Background: Cultural competency is an important part of medical policy and practice, yet the evidence base for the effectiveness of training in this area is weak. One reason is the lack of valid, reliable, and feasible tools to quantify measures of knowledge, skill, and attitudes before and/or after cultural training. Given that cultural competency is a critical aspect of "professionalism" and "interpersonal and communication skills," such a tool would aid in assessing the impact of such training in residency programs.
Objectives: The aim of this study is to enhance the feasibility and extend the validity of a tool to assess cultural competency in resident physicians. The work contributes to efforts to evaluate resident preparedness for working with diverse patient populations.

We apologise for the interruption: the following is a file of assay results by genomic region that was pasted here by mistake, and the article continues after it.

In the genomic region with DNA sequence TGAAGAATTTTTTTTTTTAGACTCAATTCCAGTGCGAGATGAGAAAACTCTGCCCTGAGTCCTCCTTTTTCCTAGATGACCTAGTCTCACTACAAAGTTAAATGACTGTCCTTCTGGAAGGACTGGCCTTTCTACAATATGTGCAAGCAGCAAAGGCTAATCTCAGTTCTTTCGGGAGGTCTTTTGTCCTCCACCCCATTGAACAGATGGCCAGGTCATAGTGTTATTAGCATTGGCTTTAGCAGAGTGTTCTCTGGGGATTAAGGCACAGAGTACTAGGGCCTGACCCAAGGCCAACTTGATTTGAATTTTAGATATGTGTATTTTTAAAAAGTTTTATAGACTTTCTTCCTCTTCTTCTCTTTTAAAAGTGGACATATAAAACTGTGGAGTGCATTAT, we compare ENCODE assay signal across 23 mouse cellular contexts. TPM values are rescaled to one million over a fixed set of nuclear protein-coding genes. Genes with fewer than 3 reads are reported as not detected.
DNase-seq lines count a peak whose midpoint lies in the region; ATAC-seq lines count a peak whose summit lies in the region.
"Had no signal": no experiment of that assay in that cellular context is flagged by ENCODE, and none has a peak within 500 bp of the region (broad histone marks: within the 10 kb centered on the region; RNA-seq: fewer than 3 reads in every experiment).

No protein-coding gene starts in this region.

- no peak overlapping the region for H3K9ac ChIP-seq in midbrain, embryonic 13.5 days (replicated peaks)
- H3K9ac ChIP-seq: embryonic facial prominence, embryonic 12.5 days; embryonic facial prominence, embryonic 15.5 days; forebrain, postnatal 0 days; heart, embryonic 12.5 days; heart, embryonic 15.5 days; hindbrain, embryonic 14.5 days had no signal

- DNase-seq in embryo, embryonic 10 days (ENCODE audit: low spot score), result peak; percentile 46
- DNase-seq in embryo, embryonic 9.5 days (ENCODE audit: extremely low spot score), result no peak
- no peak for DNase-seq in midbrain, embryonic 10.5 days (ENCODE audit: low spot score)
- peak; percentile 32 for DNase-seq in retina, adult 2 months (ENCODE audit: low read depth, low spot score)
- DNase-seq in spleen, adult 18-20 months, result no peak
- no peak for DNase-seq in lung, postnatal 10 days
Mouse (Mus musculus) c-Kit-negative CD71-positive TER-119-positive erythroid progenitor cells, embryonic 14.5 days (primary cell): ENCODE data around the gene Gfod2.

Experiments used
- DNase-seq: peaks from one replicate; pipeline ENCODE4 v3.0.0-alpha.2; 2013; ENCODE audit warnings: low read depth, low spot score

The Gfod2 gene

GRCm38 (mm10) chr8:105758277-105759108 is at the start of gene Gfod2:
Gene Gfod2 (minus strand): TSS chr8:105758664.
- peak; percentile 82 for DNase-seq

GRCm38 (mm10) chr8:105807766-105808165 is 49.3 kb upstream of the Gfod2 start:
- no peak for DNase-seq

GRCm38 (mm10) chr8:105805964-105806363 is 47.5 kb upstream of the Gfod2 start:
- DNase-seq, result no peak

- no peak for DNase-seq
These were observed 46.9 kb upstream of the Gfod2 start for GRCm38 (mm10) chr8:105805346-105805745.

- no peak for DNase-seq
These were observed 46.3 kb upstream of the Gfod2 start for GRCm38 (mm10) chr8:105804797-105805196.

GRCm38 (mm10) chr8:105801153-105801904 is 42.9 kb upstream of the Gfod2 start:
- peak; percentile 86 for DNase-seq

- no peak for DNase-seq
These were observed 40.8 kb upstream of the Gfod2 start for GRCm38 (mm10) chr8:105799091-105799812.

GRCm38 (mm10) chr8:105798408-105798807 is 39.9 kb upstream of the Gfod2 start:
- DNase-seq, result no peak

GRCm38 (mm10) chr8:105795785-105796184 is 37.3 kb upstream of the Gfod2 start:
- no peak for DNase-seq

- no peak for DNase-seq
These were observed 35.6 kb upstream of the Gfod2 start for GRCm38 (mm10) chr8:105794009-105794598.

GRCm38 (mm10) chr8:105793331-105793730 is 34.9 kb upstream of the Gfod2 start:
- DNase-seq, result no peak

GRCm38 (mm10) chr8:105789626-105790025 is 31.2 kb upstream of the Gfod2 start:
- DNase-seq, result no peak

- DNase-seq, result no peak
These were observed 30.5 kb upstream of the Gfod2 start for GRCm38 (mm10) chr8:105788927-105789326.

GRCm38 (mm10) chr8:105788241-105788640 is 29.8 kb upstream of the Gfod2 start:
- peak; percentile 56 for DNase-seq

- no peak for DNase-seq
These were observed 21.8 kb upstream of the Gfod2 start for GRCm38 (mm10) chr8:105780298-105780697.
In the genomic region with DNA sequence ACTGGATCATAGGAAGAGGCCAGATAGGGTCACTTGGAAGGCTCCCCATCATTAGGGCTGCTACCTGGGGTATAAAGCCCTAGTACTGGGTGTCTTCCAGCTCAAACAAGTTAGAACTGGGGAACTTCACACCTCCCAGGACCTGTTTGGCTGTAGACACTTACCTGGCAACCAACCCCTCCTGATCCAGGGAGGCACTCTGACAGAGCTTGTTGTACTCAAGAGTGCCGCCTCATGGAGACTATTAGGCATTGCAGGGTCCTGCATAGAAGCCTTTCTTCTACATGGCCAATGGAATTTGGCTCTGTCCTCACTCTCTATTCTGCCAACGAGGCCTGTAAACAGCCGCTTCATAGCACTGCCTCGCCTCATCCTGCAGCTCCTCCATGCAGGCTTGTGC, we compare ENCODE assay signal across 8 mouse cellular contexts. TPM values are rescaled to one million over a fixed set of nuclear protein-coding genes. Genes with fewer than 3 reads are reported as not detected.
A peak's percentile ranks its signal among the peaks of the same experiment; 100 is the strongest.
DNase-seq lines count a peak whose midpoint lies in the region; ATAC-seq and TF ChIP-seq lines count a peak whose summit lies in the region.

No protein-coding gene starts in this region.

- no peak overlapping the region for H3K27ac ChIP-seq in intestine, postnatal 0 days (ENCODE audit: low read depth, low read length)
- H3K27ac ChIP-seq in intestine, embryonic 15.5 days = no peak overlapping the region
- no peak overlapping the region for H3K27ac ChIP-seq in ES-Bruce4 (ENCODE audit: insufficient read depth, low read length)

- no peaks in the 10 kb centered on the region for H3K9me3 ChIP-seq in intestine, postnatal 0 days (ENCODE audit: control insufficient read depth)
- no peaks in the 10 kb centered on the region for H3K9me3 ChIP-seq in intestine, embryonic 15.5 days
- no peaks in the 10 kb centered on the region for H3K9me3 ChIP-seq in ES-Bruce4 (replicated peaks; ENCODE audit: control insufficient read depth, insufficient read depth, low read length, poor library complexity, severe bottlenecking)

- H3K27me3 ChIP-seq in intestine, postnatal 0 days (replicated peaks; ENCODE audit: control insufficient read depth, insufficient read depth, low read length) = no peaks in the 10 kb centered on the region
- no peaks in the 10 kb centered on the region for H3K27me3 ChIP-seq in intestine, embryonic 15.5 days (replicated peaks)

Method: Eighty-four residents (internal medicine, psychiatry, obstetrics-gynecology, and surgery) completed the Cross-Cultural Care Survey (CCCS) to assess their self-reported knowledge, skill, and attitudes regarding the provision of cross-cultural care. The study entailed descriptive analyses, factor analysis, internal consistency, and validity tests using bivariate correlations.
Results: Feasibility of using the CCCS was demonstrated with reduced survey completion time and ease of administration, and the survey reliably measures knowledge, skill, and attitudes for providing cross-cultural care. Resident characteristics and amount of postgraduate training relate differently to the 3 different subscales of the CCCS.
Conclusions: Our study confirmed that the CCCS is a reliable and valid tool to assess baseline attitudes of cultural competency across specialties in residency programs. Implications of the subscale scores for designing training programs are discussed.